The most sought item would be the rubber woods. To purchase these woods, my grandfather would cycle as far as Parit Korma/Parit Raja only to book them first. Most of the suppliers were the rubber tappers/planters themselves. Grandpa would request a full load of these woods in a bullock cart. In most cases, the supplies would reach our home in a week’s time.  So to get our supplies on time, grandpa must make the order on the second week of the month of Ramadan. A week before Hari Raya, I would be on full alert to wait for the bullock cart full of rubber woods to arrive. Normally it would arrive in the evening. From Parit Raja to our house was approximately 7 kilometers, a trip of that could reach our house within ten minutes if driven in a truck. The bullock cart would start in the morning and would arrive at our house in the evening. We had no choice because that was the cheapest mode of transportation. Further more there weren’t many trucks available. If the supplies could not be supplied at the appointed time, a messenger would come cycling looking for grandpa grinning unnecessarily to tell the not so good news.

To make the ketupat lodeh we need to look for young coconut leaves and these could be found in abundant along the coastal coast of the Muar district. As many Muarians would serve ketupat Lodeh during the Hari Raya celebration, demand for these coconut leaves would be great. Many would start cycling to these places looking for suppliers and these suppliers would look for the landowners where coconut trees were plenty.

Once these leaves arrived home, the women folks would start weaving them into small containers to be used for boiling the rice cakes. A big heavy pot would be used to boil these ketupat (rice cakes) and normally done immediately after getting confirmation the end of Ramadan. The lodeh would be prepared at the same time.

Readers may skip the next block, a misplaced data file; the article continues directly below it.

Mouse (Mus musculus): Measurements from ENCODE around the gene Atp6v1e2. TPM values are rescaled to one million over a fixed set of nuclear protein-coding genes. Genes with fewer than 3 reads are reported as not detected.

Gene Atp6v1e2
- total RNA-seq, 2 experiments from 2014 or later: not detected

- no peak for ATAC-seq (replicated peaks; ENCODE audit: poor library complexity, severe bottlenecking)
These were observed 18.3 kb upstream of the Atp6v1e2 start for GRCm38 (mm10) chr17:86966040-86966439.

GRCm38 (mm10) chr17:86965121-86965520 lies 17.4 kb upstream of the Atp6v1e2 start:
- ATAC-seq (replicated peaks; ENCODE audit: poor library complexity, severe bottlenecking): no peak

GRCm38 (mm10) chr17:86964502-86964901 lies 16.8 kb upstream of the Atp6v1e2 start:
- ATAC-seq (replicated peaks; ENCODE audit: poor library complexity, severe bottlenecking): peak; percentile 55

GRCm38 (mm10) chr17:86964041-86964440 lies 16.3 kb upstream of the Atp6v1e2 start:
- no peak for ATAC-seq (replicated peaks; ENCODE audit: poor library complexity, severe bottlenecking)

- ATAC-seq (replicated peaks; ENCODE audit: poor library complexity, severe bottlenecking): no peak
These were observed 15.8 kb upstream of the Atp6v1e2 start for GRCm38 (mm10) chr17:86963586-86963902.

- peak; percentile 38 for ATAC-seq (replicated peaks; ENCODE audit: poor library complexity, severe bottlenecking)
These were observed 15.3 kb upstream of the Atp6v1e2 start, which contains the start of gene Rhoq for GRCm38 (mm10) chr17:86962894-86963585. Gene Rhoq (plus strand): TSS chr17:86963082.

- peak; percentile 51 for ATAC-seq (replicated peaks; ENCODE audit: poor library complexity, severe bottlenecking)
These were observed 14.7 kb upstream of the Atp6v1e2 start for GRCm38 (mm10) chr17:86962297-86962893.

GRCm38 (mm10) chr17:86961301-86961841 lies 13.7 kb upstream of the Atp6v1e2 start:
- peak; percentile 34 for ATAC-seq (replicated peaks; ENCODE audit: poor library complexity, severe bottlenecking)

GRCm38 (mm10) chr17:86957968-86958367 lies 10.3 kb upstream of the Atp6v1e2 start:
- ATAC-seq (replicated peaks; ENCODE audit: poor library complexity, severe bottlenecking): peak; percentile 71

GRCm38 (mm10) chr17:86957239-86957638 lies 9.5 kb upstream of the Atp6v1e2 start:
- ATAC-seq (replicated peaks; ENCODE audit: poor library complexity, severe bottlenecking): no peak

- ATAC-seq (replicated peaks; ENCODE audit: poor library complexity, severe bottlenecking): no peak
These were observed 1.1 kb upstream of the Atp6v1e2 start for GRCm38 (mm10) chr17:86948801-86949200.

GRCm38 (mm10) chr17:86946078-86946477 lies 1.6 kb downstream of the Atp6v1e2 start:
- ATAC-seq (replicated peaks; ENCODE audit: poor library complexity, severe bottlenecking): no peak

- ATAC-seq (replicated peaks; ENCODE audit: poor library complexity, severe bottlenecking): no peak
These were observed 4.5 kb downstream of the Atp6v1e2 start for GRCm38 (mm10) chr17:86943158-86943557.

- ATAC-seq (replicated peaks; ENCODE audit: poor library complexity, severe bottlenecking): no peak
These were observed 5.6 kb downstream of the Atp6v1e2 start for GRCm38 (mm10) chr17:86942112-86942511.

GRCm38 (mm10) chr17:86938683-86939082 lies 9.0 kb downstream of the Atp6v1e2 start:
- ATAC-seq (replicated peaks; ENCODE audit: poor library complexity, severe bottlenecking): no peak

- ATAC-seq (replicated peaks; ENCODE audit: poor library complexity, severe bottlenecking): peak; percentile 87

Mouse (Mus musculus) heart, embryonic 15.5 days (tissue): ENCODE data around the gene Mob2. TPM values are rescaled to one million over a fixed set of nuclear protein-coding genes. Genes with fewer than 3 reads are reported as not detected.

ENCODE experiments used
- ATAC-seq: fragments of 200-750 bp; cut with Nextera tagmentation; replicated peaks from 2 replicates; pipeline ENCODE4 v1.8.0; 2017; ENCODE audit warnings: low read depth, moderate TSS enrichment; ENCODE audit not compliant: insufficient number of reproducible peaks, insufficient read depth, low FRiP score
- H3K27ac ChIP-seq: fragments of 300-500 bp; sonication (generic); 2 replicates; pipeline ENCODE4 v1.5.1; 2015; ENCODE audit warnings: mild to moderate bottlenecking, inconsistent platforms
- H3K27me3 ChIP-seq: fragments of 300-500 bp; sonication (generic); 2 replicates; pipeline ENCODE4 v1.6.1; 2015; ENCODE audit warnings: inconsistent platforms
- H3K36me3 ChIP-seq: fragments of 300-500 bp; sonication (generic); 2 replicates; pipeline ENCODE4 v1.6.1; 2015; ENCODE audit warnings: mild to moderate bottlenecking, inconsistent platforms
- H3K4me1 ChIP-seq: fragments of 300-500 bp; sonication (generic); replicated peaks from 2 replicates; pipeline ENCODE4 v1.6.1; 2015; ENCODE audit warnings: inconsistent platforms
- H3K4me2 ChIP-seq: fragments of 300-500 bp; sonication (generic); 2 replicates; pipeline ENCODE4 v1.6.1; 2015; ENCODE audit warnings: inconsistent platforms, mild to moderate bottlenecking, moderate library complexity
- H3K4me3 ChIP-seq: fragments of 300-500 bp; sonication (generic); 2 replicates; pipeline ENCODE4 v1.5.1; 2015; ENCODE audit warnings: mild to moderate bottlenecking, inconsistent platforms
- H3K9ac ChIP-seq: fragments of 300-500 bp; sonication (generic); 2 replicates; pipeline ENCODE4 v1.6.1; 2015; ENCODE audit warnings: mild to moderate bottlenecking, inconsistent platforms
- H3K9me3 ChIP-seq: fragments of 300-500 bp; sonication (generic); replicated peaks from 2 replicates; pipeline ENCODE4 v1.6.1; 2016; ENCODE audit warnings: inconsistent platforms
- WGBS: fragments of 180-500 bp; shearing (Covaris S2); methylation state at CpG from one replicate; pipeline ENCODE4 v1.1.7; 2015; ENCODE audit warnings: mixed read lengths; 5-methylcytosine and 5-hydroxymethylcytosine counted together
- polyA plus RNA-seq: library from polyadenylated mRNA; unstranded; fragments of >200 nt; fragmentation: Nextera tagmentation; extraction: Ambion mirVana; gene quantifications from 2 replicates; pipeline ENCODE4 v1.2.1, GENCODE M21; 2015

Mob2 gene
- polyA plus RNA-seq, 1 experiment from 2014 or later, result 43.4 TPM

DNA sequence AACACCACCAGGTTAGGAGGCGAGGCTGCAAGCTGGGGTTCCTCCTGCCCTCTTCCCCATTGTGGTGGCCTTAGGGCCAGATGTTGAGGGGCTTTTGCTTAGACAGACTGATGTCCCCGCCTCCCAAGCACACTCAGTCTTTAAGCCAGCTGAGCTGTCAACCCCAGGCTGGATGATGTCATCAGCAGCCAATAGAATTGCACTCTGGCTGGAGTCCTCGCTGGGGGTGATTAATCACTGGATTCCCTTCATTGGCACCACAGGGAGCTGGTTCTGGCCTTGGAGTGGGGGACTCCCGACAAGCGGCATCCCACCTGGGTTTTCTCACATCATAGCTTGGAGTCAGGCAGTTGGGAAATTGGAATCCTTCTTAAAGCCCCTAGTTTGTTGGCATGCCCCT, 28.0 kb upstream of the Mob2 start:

Making cookies would normally begin about ten days before Hari Raya. These cookies would be done by using a thick and heavy metal plate with mold of various designs. The baking process was done by placing another metal plate filled with burnt charcoal and coconut husks and placed on top.

These days, one can easily get cookies in the supermarkets and some other outlets but they surely had missed the great opportunity of witnessing the baking process of these cookies in the 50s. It was fun and full of excitement.

Of course we would be sending Hari Raya cards to our relatives, close friends, schoolmates and even to some boys or girls. Those greatly admired would get special cards. Hari Raya cards could be found in bookstores and even in some sundry shops. The price per card ranged between 30cents to $1.00 and we normally got ourselves the cheapest ones.

This was the only month the Post Office needed to work overtime. One week before the Hari Raya, these cards would arrive and everyone in the house would come out running like an Olympic aspirant when the ringing tone of the Postman’s bicycle could be heard. Those who posted their cards late, like three days before Hari Raya, their cards would reach the recipients very very late and some even received theirs after the Hari Raya.